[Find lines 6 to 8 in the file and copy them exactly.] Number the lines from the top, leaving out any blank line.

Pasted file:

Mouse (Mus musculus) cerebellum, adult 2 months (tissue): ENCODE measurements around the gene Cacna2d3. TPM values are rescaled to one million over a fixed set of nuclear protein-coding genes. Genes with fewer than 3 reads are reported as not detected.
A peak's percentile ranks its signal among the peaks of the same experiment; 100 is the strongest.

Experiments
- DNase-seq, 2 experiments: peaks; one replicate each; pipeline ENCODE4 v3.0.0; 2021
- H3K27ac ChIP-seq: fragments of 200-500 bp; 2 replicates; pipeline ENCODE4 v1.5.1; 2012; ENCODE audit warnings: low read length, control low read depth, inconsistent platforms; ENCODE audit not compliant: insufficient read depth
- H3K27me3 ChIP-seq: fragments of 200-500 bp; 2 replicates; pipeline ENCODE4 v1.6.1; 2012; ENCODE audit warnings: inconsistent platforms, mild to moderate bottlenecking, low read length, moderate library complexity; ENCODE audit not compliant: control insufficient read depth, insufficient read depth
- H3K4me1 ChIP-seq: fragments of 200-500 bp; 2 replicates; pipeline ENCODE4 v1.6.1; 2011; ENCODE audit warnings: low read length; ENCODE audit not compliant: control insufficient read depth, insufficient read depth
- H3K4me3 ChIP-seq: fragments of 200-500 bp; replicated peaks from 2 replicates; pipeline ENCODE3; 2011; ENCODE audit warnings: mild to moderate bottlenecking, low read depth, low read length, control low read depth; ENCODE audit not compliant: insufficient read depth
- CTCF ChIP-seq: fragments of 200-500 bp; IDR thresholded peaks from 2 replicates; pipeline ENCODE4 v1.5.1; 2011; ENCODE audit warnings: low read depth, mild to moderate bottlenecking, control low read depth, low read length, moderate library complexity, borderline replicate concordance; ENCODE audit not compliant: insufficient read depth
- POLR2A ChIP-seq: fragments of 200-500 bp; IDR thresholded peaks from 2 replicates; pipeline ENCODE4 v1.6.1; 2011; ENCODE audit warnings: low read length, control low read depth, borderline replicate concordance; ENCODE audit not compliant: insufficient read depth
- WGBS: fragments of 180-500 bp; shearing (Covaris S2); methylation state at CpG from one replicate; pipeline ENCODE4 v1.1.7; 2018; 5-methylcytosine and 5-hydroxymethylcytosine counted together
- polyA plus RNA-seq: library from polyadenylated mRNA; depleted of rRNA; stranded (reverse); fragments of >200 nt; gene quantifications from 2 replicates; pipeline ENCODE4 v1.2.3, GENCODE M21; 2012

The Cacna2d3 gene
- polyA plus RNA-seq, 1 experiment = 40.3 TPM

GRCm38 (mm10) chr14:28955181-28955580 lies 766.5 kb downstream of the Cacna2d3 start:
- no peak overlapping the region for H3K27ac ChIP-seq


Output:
- H3K27me3 ChIP-seq: fragments of 200-500 bp; 2 replicates; pipeline ENCODE4 v1.6.1; 2012; ENCODE audit warnings: inconsistent platforms, mild to moderate bottlenecking, low read length, moderate library complexity; ENCODE audit not compliant: control insufficient read depth, insufficient read depth
- H3K4me1 ChIP-seq: fragments of 200-500 bp; 2 replicates; pipeline ENCODE4 v1.6.1; 2011; ENCODE audit warnings: low read length; ENCODE audit not compliant: control insufficient read depth, insufficient read depth
- H3K4me3 ChIP-seq: fragments of 200-500 bp; replicated peaks from 2 replicates; pipeline ENCODE3; 2011; ENCODE audit warnings: mild to moderate bottlenecking, low read depth, low read length, control low read depth; ENCODE audit not compliant: insufficient read depth